Overall, the success of the automotive industry in the coming years will depend on the ability of all players in the supply chain to navigate this complex transition and to work together to ensure that the industry can continue to meet the evolving needs of consumers around the world.

In particular, the German automotive industry is facing a significant challenge in China, which accounts for 40% of the revenue generated by the three major German car companies. However, China has emerged as a new commercial player in the automotive sector, and the trend has changed drastically. In 2022, Germany exported 2.6 million vehicles, while China exported approximately 3 million vehicles. This shift in the balance of power has significant implications for the German automotive industry, which has traditionally been one of the world’s leading car exporters. Therefore, the industry needs to act quickly and adapt to this changing landscape by investing in new technologies, expanding into new markets, and forming strategic partnerships with other players in the industry to ensure its continued success.

In addition to this, it is important to note that as of now, there are also two major concerns that the automotive industry is grappling with. One is the current scenario, and the other is the ongoing ecological transition which is posing challenges to the industry’s sustainability. The Volkswagen Group has been experiencing a significant shortfall in the sales of electric vehicles. The sales figures are ranging from -30% to -70% depending on the brand and the market. Even in the Chinese market, which has a strong focus on electric vehicles, the Volkswagen brand has only been able to secure a 2% market share, putting it as a second-level partner. This issue has also been affecting employment in the sector, with only 3.5 million German cars being produced in Germany in 2022. Despite the sector directly employing 900,000 people between car manufacturers and external suppliers, the production numbers have been impacted by the low sales figures for electric vehicles.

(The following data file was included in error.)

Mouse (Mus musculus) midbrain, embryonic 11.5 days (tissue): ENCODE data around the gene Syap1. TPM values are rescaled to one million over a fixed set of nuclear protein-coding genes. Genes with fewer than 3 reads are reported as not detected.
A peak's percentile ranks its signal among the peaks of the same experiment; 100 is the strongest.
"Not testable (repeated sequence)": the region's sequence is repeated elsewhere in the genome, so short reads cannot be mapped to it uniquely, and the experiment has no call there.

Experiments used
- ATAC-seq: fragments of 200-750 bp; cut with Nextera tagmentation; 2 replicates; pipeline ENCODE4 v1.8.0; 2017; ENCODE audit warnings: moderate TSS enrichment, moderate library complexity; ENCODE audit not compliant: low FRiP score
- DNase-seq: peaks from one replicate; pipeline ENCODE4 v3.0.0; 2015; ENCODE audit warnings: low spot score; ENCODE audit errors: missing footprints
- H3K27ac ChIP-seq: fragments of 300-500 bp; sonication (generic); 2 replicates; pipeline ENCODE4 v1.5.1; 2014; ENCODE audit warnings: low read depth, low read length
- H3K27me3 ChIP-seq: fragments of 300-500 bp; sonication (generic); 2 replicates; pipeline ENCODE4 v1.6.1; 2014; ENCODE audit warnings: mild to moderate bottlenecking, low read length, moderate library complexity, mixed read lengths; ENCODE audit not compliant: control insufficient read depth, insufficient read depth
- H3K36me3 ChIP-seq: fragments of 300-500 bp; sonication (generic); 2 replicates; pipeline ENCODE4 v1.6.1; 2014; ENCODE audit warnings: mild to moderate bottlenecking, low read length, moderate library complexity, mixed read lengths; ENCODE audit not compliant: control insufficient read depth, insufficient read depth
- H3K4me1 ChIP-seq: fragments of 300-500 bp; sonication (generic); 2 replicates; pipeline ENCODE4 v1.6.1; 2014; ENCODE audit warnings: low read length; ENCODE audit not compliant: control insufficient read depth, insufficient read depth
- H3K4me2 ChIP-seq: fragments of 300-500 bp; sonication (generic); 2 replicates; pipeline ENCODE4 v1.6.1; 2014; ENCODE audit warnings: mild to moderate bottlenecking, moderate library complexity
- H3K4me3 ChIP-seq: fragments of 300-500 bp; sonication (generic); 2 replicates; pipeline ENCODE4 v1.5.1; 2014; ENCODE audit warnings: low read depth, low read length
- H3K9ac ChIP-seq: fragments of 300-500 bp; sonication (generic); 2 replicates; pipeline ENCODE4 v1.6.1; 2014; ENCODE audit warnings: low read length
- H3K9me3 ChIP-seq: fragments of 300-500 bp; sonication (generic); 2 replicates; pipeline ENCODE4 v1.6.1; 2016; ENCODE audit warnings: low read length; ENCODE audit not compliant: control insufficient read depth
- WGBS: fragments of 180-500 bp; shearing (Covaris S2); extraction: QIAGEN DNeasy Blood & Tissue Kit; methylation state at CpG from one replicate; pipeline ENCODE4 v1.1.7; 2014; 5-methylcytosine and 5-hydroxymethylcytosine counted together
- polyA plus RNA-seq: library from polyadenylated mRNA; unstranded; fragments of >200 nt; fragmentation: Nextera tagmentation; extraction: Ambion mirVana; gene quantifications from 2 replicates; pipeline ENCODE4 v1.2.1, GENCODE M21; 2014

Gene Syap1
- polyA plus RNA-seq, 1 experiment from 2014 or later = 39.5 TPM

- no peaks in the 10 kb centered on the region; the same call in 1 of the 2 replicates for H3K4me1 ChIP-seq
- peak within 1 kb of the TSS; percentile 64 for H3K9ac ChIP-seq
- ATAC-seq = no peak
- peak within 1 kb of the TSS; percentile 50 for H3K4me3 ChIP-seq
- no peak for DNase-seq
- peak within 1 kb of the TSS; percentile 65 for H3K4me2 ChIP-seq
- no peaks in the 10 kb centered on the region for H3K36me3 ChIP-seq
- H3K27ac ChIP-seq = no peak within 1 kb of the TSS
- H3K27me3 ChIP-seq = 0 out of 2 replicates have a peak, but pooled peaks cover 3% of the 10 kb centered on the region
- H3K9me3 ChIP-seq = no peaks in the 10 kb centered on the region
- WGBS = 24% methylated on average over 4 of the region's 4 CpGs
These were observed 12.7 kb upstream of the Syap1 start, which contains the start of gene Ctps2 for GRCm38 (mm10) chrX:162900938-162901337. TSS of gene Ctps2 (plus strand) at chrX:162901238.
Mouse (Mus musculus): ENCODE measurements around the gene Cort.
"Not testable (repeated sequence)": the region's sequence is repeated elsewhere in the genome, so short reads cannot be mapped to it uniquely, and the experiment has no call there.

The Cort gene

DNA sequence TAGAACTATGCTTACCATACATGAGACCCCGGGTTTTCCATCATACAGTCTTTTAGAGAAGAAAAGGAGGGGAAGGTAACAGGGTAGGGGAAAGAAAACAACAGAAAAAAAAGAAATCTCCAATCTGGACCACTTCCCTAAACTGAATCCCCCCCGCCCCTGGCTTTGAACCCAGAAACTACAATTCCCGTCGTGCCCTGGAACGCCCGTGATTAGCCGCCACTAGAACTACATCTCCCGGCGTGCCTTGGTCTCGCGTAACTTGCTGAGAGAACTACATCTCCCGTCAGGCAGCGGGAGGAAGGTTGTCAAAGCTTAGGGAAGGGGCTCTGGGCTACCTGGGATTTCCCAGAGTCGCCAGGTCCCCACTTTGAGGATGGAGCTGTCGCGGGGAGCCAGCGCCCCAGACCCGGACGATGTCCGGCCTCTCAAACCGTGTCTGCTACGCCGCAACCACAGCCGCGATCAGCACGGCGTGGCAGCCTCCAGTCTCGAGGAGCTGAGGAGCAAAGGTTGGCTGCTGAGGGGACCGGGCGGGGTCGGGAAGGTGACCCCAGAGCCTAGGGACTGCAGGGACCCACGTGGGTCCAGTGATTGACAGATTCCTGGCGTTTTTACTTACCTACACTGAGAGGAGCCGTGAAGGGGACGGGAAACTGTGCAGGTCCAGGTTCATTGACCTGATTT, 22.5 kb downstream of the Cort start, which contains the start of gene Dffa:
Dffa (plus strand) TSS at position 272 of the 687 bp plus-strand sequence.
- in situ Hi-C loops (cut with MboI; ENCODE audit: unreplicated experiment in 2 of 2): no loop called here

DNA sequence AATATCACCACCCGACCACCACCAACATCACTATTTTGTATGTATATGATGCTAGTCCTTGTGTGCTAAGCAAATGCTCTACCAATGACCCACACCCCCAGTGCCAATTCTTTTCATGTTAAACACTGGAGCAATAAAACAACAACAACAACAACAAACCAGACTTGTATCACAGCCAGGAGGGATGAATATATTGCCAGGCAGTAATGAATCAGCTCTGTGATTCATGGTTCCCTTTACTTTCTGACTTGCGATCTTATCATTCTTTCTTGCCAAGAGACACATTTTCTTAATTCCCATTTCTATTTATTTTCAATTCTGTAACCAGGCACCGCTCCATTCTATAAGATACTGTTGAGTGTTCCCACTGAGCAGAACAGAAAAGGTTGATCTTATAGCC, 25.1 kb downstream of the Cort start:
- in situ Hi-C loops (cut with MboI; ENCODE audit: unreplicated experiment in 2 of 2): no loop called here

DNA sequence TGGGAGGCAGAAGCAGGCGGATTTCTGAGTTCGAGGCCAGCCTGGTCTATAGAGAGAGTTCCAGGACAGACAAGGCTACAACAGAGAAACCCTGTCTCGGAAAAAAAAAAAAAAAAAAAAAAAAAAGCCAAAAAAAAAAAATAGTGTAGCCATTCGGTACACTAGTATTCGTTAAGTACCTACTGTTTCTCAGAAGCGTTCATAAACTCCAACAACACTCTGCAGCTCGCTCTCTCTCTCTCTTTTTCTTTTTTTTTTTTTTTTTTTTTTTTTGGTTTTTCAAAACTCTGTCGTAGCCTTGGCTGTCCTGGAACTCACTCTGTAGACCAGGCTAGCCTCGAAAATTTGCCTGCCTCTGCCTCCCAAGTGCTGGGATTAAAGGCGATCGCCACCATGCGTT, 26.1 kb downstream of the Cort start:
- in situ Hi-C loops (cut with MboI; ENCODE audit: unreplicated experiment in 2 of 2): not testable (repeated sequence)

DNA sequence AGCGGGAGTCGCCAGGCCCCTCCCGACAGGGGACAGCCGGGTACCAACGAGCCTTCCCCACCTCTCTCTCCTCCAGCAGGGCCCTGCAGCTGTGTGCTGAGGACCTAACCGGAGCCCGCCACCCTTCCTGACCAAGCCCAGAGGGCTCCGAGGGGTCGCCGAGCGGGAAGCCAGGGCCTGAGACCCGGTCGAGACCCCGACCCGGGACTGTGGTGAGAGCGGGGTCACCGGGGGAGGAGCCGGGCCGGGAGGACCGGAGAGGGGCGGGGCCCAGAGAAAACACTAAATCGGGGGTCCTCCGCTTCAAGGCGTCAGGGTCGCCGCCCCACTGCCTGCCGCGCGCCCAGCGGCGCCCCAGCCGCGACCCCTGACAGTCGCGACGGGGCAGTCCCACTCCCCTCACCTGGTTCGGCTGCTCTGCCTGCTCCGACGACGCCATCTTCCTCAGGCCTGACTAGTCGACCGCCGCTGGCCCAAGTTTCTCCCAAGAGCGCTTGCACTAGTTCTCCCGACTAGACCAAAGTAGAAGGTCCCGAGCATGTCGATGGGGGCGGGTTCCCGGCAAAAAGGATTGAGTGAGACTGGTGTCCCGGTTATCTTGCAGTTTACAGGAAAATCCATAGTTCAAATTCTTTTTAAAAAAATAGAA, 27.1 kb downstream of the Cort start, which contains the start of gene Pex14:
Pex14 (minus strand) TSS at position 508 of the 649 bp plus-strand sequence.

The car, however, is a very important good to export: 16% of German exports are cars, representing over 50% of the gross value added of the European Union automotive sector. It is therefore inevitable that the German car sector represents a real European asset.

The German automotive industry, for its part, is deploying huge resources to keep up: they account for 35% of gross fixed investments in manufacturing, 42% of research and development, reaching 64% of research conducted by other companies, therefore not expressly linked to manufacturing production methods. Car manufacturers filed approximately half of the total patents in 2017, up compared to the same figure in 2005 (33%). This specific weight rises exponentially if we consider that all the companies have headquarters and factories in German cities and counties that did not previously enjoy a particularly thriving industrial sector. Suffice it to say that 47% of workers in Wolfsburg – the city where Volkswagen is based – are employed in the automotive sector, or the Land of Baden-Württemberg where Mercedes-Benz, Porsche and Bosch are based. There would therefore not be a “general” economic crisis if the market encountered a serious contraction, rather there would be many disastrous local crises, which would undermine Germany’s social cohesion.